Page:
By Jose D. Duran
By Pablo Chacon Alvarez
By Kat Bein
By Abel Folgar
By Laurie Charles
By Sean Levisman
By Pablo Chacon Alvarez
By George Martinez
When singer-songwriter Fred Neil passed away at his Key West home at the age of 64 last July 5, a fabled part of Miami history died with him. In the eyes of American hipsters of the Sixties, Neil embodied Coconut Grove at a time when the city had a major role in what some remember as a golden age of American popular music, the first indication that Miami had something more going on than the Fontainebleau and the mob. The epitome of laid-back bohotropicale, Neil spurred Jimmy Buffett in his pursuit of Margaritaville and made the Grove a regular stop for people like David Crosby, Stephen Stills, Joni Mitchell, the Lovin' Spoonful, Mama Cass, Richie Havens, and Jerry Jeff Walker.
A skinny little guy, Neil could reach down into his hip pocket and pull out a bass baritone that was wrapped in honey and sinuous as a snake. He could twirl his voice around a lyric and throw it across the room, making your head snap. His voice could rumble and soothe simultaneously with sorrow and pity and a sweetness that curled your toes.
Along with Tim Hardin, another pained soul with no stomach for the limelight, Neil served as an early prototype of what we know as the singer-songwriter. Other musicians worshipped him. When Fred played a date in the Grove or ventured out on the folk-club circuit to other cities, everybody who was seriously down with the new freedom in folk was there. Crosby and Stills, among others, cite him as a major influence.
Even though Neil first gained renown as a folksinger, he never quite fit the mold. Older than most of the coffeehouse cohort, he came to the folk music scene from a pop background in early rock and roll. They say he was a back-up musician at Sun Studios at one point, and his discography includes a few rockabilly/countryish Nashville singles from the late Fifties. He wrote his own stuff right from the start and brought a rhythmic sense to the folk repertoire when others were singing Elizabethan ballads. He was one of -- if not the -- first to record material incorporating Indian raga-style sounds, use electric instruments, drop the vocals, and jam.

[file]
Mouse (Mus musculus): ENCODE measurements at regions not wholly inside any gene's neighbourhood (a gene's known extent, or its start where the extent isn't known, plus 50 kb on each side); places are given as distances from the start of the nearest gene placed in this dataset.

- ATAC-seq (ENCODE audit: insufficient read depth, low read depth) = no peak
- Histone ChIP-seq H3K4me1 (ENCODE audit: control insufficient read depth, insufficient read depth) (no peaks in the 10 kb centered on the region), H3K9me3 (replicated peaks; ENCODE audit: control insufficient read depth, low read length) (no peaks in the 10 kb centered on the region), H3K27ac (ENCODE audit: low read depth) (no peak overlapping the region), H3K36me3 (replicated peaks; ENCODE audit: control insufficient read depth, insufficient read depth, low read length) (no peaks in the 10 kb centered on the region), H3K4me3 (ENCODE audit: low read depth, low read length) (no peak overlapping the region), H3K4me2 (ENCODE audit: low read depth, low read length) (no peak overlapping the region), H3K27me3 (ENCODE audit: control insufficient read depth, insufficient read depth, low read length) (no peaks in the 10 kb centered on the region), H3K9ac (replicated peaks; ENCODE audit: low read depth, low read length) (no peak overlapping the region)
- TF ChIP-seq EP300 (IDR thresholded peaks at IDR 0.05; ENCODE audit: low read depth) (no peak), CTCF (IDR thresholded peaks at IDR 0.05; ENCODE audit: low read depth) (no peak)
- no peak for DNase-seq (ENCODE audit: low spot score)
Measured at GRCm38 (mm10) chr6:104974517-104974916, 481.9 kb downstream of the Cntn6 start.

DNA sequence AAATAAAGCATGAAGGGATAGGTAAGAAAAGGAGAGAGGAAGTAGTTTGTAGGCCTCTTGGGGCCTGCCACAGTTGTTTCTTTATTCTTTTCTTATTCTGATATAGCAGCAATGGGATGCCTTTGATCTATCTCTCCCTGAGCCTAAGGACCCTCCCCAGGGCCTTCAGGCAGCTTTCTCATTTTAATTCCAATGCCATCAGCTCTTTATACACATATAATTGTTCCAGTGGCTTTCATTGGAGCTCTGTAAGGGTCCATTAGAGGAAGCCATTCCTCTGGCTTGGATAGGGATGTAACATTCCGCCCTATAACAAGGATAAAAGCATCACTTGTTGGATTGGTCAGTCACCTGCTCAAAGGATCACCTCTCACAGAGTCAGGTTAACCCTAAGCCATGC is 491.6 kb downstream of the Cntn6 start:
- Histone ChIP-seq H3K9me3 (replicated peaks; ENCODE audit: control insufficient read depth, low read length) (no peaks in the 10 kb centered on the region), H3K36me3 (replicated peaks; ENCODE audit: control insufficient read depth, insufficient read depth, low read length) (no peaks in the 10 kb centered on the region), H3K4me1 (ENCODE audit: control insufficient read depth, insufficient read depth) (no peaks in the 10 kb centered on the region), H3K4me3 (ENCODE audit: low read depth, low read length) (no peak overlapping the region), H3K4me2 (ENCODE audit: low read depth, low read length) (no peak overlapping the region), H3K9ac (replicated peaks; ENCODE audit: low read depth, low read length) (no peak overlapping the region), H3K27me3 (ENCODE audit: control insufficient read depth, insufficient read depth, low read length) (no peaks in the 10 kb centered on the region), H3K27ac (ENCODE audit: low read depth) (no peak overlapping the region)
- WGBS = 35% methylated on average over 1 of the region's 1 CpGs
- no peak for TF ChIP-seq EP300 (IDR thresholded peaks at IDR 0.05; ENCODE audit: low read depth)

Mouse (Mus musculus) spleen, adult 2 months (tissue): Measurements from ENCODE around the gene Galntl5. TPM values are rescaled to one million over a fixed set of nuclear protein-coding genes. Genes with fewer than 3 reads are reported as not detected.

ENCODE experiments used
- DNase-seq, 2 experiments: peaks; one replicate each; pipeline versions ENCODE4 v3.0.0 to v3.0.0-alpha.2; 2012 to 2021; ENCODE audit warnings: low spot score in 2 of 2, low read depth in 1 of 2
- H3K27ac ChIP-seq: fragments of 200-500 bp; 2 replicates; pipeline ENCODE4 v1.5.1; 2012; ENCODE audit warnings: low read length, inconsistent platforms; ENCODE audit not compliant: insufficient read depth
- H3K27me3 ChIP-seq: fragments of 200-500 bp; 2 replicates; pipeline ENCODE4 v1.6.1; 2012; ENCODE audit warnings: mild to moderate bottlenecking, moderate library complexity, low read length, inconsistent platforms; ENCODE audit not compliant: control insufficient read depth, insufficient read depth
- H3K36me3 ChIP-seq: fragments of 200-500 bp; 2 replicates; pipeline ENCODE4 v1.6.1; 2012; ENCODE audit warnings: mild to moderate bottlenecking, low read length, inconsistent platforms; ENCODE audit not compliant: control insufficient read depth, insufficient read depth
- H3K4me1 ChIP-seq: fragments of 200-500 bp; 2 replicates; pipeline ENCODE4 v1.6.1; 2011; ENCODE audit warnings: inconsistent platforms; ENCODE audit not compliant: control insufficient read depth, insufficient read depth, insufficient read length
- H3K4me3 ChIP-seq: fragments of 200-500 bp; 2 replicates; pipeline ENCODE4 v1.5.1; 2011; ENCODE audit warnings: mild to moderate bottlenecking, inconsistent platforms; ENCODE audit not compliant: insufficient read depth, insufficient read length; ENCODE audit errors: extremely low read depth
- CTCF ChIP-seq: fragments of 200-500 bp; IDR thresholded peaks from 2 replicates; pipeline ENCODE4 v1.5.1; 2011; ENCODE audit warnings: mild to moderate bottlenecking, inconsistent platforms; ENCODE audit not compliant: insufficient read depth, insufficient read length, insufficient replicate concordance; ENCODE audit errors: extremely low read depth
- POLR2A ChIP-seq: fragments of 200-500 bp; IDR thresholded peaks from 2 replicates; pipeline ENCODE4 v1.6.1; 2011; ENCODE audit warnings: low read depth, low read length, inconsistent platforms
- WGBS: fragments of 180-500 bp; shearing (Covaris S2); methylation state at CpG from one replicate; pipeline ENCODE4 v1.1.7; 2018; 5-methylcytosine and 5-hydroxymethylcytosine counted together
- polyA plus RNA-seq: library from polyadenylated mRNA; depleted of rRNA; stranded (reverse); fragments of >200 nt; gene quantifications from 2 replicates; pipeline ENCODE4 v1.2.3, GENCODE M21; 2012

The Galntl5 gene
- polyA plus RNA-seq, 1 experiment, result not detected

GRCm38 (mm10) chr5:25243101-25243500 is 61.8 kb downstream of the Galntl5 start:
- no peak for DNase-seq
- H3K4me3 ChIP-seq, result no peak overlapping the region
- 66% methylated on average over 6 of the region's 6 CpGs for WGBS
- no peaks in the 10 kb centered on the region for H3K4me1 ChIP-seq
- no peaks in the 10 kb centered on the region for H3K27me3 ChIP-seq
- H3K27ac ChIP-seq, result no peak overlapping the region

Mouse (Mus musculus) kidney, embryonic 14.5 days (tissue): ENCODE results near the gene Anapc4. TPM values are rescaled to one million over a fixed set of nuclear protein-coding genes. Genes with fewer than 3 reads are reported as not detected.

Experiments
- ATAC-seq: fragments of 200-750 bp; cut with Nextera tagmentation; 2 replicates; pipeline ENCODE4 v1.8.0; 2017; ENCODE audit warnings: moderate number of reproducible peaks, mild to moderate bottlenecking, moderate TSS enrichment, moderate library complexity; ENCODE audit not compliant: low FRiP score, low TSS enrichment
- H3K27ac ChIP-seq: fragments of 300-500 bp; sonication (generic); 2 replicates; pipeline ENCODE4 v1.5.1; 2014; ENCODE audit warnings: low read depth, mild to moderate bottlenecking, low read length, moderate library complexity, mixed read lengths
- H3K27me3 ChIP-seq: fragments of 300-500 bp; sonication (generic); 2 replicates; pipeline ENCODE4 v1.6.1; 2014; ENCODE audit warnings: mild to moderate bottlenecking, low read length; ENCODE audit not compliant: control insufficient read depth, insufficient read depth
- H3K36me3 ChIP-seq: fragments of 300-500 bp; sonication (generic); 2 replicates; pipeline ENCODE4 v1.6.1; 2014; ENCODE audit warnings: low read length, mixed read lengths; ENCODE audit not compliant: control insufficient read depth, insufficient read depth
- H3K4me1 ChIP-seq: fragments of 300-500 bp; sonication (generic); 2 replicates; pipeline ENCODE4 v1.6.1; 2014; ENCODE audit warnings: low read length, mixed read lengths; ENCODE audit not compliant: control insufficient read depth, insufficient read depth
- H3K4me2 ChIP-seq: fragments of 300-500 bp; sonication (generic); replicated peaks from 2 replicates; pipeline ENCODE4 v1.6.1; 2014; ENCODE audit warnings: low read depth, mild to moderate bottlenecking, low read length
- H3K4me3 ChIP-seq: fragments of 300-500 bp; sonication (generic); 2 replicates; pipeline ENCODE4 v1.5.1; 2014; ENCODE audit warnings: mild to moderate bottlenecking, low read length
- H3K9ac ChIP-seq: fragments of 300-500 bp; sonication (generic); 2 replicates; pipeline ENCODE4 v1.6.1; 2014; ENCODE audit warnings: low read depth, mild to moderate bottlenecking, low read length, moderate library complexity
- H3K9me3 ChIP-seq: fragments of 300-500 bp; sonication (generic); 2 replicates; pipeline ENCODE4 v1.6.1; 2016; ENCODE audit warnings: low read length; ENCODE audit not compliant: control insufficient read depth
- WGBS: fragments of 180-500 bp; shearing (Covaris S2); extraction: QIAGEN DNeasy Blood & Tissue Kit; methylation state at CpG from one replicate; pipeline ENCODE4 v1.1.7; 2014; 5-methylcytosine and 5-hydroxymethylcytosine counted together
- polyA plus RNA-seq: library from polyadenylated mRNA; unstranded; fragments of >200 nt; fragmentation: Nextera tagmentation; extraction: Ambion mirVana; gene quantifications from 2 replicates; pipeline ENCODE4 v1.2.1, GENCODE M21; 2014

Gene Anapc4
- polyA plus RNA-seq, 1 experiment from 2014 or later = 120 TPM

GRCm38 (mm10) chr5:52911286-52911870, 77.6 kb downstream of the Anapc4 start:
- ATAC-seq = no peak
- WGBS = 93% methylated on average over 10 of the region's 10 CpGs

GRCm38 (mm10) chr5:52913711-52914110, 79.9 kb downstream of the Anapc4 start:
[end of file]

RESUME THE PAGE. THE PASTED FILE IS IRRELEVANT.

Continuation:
A folksinger in shades who wrote songs influenced by blues, pop, and early rock, Neil's troubled, sometimes abrasive personality and his cool aloofness served as a model for the young Bob Dylan, who got his first paying gigs in New York City in 1961 backing Neil on harmonica at Café Wha?
Moody and enigmatic, Neil's persona was both a blessing and a curse. He was known to his friends for great generosity as well as sudden coolness. He was passionate about social injustice but too down home for any ideological straightjacket. (In 1963 he wrote a song called "Dade County Jail," and even his protest of overcrowding in the juvenile facilities swings.) He liked to get high and party, but his drug of choice often was heroin. The hard stuff, along with a series of tragedies in his personal life (typical: A car up on a repair hoist collapsed and killed his significant other in the early Nineties), fed Neil's withdrawal and seeded the cloud of blues that trailed him most of his life.
Withdrawn, even onstage, as if some great inner pain was never far from the surface, he came across like James Dean with a guitar. He hated to perform and never recorded much because producers practically had to drag him into the studio. Viscerally opposed to the crass commercialism of the music business, he refused to play the show-biz game.
Almost despite himself, he scored hits with "Candy Man," recorded by Roy Orbison, and his best-known song, "Everybody's Talkin'," which was picked up as the theme for Midnight Cowboy. Other songs were covered over the years by artists from the Jefferson Airplane and Tim Buckley to Dead Can Dance and The The. By the early Seventies, with a steady stream of royalties to support him, Neil dropped out. He lived quietly in the Grove for some time before eventually retiring to Key West. In between it's said he bought a recreational vehicle and roamed the country.
Neil just wanted to write songs, hang out in the Grove, and, so they say, swim with the dolphins. He had this thing about dolphins and, on Earth Day 1970, along with Miami-area naturalist/activist Richard O'Barry, founded the Dolphin Project, dedicated to the abolition of what they called the "dolphin slave trade" -- the capture of dolphins for entertainment or research. Neil did a number of concerts for the Dolphin Project, including one in Japan, and used his musical network to get other performers into the act. The project is still up and running, educating the public, working to halt the dolphin trade, and retraining captive dolphins for release into the wild.
Death removes the biggest single obstacle to wider recognition of Neil's talent: his own stubborn self-abnegation. Like other reclusive geniuses, Neil has inspired a devoted cult of fans. Since his passing, the Websites and online discussion lists dedicated to him have mushroomed. Messages indicate that numerous unreleased live and studio recordings lie hidden in record company vaults and in the hands of individual fans, so a lost stream of his work may be forthcoming. Others talk of a memorial concert and/or tribute album. The perfect final irony would be for Neil's death to spur the fame he deserves.